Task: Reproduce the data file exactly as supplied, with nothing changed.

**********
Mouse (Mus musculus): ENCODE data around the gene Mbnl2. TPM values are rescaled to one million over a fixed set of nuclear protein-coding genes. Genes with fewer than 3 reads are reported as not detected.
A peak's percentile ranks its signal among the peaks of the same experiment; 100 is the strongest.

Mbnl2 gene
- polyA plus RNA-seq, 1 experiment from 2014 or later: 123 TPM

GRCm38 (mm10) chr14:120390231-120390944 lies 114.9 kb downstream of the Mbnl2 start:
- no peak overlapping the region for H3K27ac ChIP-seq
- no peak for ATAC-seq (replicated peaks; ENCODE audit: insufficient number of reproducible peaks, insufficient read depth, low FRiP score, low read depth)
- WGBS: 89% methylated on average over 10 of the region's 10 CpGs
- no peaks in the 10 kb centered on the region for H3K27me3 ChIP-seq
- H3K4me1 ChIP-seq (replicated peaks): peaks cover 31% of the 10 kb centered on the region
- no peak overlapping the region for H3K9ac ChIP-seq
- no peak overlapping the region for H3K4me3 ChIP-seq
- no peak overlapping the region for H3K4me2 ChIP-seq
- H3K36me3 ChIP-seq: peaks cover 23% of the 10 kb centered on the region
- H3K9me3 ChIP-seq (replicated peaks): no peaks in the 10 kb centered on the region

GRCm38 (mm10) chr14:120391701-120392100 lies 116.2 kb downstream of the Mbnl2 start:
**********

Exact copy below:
Mouse (Mus musculus): ENCODE data around the gene Mbnl2. TPM values are rescaled to one million over a fixed set of nuclear protein-coding genes. Genes with fewer than 3 reads are reported as not detected.
A peak's percentile ranks its signal among the peaks of the same experiment; 100 is the strongest.

Mbnl2 gene
- polyA plus RNA-seq, 1 experiment from 2014 or later: 123 TPM

GRCm38 (mm10) chr14:120390231-120390944 lies 114.9 kb downstream of the Mbnl2 start:
- no peak overlapping the region for H3K27ac ChIP-seq
- no peak for ATAC-seq (replicated peaks; ENCODE audit: insufficient number of reproducible peaks, insufficient read depth, low FRiP score, low read depth)
- WGBS: 89% methylated on average over 10 of the region's 10 CpGs
- no peaks in the 10 kb centered on the region for H3K27me3 ChIP-seq
- H3K4me1 ChIP-seq (replicated peaks): peaks cover 31% of the 10 kb centered on the region
- no peak overlapping the region for H3K9ac ChIP-seq
- no peak overlapping the region for H3K4me3 ChIP-seq
- no peak overlapping the region for H3K4me2 ChIP-seq
- H3K36me3 ChIP-seq: peaks cover 23% of the 10 kb centered on the region
- H3K9me3 ChIP-seq (replicated peaks): no peaks in the 10 kb centered on the region

GRCm38 (mm10) chr14:120391701-120392100 lies 116.2 kb downstream of the Mbnl2 start: